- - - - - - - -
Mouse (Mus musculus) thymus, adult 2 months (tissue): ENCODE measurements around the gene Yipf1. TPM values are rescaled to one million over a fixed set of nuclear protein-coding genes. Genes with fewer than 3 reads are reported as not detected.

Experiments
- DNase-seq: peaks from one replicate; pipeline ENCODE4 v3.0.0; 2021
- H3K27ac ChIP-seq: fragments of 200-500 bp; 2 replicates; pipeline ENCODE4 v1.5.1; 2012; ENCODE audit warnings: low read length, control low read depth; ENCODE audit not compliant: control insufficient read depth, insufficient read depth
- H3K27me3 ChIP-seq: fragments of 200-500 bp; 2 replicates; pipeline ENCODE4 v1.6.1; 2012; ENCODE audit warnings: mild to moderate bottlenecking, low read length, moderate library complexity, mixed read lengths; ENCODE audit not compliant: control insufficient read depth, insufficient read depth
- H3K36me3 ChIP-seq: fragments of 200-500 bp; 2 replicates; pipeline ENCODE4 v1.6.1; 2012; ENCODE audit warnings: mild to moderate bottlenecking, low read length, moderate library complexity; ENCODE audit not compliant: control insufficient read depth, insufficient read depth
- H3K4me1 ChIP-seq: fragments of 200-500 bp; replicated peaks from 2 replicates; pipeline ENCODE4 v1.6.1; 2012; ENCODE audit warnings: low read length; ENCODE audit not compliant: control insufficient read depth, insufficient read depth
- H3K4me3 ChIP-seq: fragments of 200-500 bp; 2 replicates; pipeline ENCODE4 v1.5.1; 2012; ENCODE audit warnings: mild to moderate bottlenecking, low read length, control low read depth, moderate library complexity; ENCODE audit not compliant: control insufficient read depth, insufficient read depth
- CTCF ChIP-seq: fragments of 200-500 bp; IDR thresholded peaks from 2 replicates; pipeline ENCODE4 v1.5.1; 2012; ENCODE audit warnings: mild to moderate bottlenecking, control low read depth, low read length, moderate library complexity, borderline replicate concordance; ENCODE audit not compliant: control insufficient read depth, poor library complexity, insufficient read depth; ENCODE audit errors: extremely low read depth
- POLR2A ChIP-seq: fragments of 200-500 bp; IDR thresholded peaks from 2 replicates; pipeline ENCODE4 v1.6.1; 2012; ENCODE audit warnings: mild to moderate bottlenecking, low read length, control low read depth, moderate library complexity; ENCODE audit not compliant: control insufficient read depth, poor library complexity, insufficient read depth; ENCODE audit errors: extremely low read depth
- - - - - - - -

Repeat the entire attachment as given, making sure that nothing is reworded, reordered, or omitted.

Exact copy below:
Mouse (Mus musculus) thymus, adult 2 months (tissue): ENCODE measurements around the gene Yipf1. TPM values are rescaled to one million over a fixed set of nuclear protein-coding genes. Genes with fewer than 3 reads are reported as not detected.

Experiments
- DNase-seq: peaks from one replicate; pipeline ENCODE4 v3.0.0; 2021
- H3K27ac ChIP-seq: fragments of 200-500 bp; 2 replicates; pipeline ENCODE4 v1.5.1; 2012; ENCODE audit warnings: low read length, control low read depth; ENCODE audit not compliant: control insufficient read depth, insufficient read depth
- H3K27me3 ChIP-seq: fragments of 200-500 bp; 2 replicates; pipeline ENCODE4 v1.6.1; 2012; ENCODE audit warnings: mild to moderate bottlenecking, low read length, moderate library complexity, mixed read lengths; ENCODE audit not compliant: control insufficient read depth, insufficient read depth
- H3K36me3 ChIP-seq: fragments of 200-500 bp; 2 replicates; pipeline ENCODE4 v1.6.1; 2012; ENCODE audit warnings: mild to moderate bottlenecking, low read length, moderate library complexity; ENCODE audit not compliant: control insufficient read depth, insufficient read depth
- H3K4me1 ChIP-seq: fragments of 200-500 bp; replicated peaks from 2 replicates; pipeline ENCODE4 v1.6.1; 2012; ENCODE audit warnings: low read length; ENCODE audit not compliant: control insufficient read depth, insufficient read depth
- H3K4me3 ChIP-seq: fragments of 200-500 bp; 2 replicates; pipeline ENCODE4 v1.5.1; 2012; ENCODE audit warnings: mild to moderate bottlenecking, low read length, control low read depth, moderate library complexity; ENCODE audit not compliant: control insufficient read depth, insufficient read depth
- CTCF ChIP-seq: fragments of 200-500 bp; IDR thresholded peaks from 2 replicates; pipeline ENCODE4 v1.5.1; 2012; ENCODE audit warnings: mild to moderate bottlenecking, control low read depth, low read length, moderate library complexity, borderline replicate concordance; ENCODE audit not compliant: control insufficient read depth, poor library complexity, insufficient read depth; ENCODE audit errors: extremely low read depth
- POLR2A ChIP-seq: fragments of 200-500 bp; IDR thresholded peaks from 2 replicates; pipeline ENCODE4 v1.6.1; 2012; ENCODE audit warnings: mild to moderate bottlenecking, low read length, control low read depth, moderate library complexity; ENCODE audit not compliant: control insufficient read depth, poor library complexity, insufficient read depth; ENCODE audit errors: extremely low read depth